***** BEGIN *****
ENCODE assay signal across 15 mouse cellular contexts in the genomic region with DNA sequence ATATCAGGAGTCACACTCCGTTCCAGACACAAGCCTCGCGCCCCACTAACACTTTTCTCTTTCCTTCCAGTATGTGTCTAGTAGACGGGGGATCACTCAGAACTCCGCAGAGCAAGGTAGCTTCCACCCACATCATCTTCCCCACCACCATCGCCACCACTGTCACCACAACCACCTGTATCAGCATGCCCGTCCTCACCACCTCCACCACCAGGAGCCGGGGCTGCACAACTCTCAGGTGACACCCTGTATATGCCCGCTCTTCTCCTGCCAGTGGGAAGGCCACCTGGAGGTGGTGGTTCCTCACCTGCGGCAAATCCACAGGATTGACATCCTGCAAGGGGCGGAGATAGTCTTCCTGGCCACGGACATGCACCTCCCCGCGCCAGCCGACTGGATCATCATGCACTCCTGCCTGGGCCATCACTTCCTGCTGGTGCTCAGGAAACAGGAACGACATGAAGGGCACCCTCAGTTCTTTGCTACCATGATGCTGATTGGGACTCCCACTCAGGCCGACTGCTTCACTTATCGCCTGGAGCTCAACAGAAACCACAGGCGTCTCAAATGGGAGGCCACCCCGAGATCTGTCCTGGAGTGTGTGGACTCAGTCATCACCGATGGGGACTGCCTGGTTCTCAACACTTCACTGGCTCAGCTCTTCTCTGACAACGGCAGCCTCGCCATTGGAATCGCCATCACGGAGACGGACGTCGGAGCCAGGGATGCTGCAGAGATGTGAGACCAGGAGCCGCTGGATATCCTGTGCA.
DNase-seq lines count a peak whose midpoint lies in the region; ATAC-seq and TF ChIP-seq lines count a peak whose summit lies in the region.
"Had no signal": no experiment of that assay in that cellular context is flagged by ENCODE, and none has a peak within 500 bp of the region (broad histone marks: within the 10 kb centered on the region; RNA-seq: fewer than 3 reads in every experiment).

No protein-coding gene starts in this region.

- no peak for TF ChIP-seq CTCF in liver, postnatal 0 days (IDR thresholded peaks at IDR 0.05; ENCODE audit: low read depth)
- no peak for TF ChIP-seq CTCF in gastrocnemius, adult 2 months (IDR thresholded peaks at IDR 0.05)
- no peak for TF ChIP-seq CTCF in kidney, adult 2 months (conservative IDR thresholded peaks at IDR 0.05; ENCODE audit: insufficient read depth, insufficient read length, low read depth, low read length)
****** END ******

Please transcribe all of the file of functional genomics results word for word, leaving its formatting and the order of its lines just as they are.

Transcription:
ENCODE assay signal across 15 mouse cellular contexts in the genomic region with DNA sequence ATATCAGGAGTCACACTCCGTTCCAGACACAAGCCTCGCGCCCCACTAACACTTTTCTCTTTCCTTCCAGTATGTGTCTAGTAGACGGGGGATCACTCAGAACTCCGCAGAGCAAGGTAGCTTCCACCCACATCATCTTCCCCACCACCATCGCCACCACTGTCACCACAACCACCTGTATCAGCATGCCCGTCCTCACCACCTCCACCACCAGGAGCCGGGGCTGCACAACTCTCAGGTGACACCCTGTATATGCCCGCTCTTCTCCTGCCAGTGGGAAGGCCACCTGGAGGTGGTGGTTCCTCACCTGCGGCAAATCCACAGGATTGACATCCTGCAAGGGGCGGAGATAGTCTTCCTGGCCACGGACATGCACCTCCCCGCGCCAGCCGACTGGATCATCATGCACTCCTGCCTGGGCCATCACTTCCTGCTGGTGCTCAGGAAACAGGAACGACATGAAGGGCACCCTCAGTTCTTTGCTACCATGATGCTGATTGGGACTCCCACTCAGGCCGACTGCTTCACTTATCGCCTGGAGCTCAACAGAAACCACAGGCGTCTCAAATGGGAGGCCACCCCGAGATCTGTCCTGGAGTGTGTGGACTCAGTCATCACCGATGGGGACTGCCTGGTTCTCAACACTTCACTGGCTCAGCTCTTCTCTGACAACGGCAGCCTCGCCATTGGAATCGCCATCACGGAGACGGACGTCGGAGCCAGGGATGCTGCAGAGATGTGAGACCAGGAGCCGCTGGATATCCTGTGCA.
DNase-seq lines count a peak whose midpoint lies in the region; ATAC-seq and TF ChIP-seq lines count a peak whose summit lies in the region.
"Had no signal": no experiment of that assay in that cellular context is flagged by ENCODE, and none has a peak within 500 bp of the region (broad histone marks: within the 10 kb centered on the region; RNA-seq: fewer than 3 reads in every experiment).

No protein-coding gene starts in this region.

- no peak for TF ChIP-seq CTCF in liver, postnatal 0 days (IDR thresholded peaks at IDR 0.05; ENCODE audit: low read depth)
- no peak for TF ChIP-seq CTCF in gastrocnemius, adult 2 months (IDR thresholded peaks at IDR 0.05)
- no peak for TF ChIP-seq CTCF in kidney, adult 2 months (conservative IDR thresholded peaks at IDR 0.05; ENCODE audit: insufficient read depth, insufficient read length, low read depth, low read length)